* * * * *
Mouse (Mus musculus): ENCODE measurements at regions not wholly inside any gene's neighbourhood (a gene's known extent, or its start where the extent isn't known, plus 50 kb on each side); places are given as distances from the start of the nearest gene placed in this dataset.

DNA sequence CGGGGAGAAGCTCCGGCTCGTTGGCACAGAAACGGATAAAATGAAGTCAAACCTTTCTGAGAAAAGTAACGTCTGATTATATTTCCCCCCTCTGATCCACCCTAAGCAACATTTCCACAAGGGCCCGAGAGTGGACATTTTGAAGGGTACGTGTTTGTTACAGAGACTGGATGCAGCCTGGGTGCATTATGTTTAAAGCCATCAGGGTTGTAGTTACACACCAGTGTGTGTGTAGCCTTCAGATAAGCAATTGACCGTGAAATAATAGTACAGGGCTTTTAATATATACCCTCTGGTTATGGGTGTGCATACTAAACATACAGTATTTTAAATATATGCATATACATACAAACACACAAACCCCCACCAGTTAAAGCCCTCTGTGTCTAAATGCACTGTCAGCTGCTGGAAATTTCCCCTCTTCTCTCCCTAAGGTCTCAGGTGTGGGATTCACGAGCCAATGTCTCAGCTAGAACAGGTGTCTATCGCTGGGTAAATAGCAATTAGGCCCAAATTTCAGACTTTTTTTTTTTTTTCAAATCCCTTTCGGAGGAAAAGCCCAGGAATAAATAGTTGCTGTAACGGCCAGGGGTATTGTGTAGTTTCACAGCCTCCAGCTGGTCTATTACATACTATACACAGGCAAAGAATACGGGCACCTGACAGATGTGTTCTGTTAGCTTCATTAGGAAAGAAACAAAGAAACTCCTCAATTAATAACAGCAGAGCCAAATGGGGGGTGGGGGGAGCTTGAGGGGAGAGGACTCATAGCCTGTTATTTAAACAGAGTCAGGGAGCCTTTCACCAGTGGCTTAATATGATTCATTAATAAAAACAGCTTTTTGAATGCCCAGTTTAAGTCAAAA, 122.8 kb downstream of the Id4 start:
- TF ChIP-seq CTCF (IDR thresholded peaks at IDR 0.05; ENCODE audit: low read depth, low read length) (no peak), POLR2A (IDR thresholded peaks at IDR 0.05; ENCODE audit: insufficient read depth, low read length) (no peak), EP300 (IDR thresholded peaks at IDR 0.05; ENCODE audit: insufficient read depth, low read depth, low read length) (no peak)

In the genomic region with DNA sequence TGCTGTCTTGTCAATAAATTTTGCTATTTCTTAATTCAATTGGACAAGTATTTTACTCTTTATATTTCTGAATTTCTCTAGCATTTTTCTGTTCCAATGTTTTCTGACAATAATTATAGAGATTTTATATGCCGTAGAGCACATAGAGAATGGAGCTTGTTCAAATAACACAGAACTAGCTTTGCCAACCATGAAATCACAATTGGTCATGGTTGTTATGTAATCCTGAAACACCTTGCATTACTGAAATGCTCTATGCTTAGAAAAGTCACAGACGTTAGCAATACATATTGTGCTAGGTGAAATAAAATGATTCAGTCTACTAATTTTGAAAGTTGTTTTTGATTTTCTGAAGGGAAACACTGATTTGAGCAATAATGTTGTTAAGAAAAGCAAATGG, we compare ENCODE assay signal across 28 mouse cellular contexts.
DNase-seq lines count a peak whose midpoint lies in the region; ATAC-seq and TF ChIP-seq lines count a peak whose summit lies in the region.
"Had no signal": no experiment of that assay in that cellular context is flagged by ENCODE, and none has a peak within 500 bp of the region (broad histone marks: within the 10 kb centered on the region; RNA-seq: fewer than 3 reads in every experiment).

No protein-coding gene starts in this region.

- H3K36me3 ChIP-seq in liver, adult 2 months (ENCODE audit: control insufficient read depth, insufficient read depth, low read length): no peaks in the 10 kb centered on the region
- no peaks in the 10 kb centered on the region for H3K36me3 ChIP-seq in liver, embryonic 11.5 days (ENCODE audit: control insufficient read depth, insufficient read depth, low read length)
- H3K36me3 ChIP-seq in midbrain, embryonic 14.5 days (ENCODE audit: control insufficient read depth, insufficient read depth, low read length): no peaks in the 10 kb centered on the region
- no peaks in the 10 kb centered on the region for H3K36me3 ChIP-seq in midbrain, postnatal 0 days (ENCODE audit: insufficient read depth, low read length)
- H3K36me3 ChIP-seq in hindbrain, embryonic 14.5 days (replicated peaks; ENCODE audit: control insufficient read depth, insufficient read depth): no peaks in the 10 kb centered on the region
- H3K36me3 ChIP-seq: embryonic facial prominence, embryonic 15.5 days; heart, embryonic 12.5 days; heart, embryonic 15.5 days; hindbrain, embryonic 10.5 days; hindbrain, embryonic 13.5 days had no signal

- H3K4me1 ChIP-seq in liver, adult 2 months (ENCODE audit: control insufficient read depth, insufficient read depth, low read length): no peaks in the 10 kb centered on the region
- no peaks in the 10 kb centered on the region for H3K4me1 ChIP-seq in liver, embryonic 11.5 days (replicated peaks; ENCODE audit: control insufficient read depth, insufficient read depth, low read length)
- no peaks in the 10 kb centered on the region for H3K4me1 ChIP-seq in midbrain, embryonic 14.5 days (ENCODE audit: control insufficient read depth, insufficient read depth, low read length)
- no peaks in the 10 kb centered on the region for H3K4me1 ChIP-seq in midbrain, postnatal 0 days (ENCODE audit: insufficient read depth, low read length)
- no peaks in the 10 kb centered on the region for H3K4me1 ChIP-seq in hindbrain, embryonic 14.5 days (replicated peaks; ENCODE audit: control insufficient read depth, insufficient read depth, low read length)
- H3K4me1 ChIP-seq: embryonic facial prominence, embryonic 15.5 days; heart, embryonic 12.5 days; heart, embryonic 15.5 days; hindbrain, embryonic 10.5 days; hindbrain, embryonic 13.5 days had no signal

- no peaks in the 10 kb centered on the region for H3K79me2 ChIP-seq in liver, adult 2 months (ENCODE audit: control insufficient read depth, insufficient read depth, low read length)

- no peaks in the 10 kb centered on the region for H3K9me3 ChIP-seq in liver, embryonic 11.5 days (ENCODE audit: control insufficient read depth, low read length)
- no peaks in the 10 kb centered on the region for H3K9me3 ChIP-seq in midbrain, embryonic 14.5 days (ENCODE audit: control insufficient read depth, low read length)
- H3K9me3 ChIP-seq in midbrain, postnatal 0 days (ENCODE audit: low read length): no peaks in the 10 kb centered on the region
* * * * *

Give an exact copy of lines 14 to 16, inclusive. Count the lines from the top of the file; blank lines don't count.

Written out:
- H3K4me1 ChIP-seq in liver, adult 2 months (ENCODE audit: control insufficient read depth, insufficient read depth, low read length): no peaks in the 10 kb centered on the region
- no peaks in the 10 kb centered on the region for H3K4me1 ChIP-seq in liver, embryonic 11.5 days (replicated peaks; ENCODE audit: control insufficient read depth, insufficient read depth, low read length)
- no peaks in the 10 kb centered on the region for H3K4me1 ChIP-seq in midbrain, embryonic 14.5 days (ENCODE audit: control insufficient read depth, insufficient read depth, low read length)